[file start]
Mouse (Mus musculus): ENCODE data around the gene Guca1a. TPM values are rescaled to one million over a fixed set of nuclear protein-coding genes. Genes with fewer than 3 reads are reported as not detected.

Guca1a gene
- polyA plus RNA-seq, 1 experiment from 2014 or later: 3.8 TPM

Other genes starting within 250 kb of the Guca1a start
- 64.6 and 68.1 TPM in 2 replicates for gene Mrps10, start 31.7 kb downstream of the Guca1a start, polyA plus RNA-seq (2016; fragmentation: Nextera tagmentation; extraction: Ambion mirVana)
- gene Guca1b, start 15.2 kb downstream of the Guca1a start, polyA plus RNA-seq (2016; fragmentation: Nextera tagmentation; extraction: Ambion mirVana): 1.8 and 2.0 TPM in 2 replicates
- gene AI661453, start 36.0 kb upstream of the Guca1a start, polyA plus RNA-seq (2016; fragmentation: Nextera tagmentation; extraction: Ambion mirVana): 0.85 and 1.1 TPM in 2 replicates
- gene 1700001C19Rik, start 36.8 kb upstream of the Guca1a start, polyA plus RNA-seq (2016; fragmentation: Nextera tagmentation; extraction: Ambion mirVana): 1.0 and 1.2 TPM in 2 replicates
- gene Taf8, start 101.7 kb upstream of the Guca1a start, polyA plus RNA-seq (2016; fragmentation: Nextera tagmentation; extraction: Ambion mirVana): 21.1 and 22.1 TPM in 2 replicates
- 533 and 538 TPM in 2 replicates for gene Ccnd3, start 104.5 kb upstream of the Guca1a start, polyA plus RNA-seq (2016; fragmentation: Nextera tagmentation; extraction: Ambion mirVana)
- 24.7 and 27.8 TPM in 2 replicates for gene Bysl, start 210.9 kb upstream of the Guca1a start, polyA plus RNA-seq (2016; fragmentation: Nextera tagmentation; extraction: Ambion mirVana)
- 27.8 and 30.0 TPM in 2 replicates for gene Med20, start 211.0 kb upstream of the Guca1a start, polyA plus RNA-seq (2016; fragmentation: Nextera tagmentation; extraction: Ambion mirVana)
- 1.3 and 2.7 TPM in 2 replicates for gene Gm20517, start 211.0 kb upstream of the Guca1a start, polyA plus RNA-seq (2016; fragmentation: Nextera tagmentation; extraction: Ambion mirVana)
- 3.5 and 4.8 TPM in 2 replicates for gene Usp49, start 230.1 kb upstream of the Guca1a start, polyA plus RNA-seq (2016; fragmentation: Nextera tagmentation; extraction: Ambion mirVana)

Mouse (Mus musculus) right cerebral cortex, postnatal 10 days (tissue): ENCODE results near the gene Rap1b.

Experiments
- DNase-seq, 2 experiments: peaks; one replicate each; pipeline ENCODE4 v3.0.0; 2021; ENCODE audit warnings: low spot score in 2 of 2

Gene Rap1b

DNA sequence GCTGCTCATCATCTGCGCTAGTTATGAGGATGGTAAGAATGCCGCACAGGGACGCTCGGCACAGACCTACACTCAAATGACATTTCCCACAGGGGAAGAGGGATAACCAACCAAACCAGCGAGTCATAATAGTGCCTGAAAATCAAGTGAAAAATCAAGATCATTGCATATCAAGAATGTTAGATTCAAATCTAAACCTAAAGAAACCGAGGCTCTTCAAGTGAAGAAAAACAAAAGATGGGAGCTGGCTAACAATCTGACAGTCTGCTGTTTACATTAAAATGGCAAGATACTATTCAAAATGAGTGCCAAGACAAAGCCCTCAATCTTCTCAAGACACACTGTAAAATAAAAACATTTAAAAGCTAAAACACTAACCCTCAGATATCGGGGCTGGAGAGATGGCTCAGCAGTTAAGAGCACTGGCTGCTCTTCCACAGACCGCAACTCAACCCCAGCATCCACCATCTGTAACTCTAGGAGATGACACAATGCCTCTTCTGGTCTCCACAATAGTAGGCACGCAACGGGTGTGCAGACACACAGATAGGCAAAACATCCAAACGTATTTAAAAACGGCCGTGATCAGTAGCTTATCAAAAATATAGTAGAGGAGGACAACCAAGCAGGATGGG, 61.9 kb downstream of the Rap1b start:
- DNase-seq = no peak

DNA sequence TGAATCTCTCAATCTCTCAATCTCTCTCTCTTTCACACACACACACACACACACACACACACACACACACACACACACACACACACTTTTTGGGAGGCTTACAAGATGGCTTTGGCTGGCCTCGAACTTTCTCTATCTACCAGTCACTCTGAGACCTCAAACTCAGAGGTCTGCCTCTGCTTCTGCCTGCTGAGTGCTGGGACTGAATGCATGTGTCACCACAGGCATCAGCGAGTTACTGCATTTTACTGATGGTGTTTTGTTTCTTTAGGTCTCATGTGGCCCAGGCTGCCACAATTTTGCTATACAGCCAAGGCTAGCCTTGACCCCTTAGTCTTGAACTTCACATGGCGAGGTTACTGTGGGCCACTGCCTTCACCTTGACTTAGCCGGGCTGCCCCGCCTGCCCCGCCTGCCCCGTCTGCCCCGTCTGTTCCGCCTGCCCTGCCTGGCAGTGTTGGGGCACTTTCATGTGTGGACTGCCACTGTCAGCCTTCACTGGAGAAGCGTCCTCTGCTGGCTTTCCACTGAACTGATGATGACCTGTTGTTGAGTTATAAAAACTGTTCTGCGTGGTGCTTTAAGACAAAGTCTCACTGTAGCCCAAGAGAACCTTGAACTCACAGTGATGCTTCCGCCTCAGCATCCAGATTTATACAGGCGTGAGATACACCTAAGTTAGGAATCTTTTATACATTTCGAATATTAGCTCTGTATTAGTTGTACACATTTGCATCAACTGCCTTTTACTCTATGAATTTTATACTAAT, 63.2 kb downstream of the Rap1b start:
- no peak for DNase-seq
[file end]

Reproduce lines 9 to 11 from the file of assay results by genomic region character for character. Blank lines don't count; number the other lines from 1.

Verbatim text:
- gene Taf8, start 101.7 kb upstream of the Guca1a start, polyA plus RNA-seq (2016; fragmentation: Nextera tagmentation; extraction: Ambion mirVana): 21.1 and 22.1 TPM in 2 replicates
- 533 and 538 TPM in 2 replicates for gene Ccnd3, start 104.5 kb upstream of the Guca1a start, polyA plus RNA-seq (2016; fragmentation: Nextera tagmentation; extraction: Ambion mirVana)
- 24.7 and 27.8 TPM in 2 replicates for gene Bysl, start 210.9 kb upstream of the Guca1a start, polyA plus RNA-seq (2016; fragmentation: Nextera tagmentation; extraction: Ambion mirVana)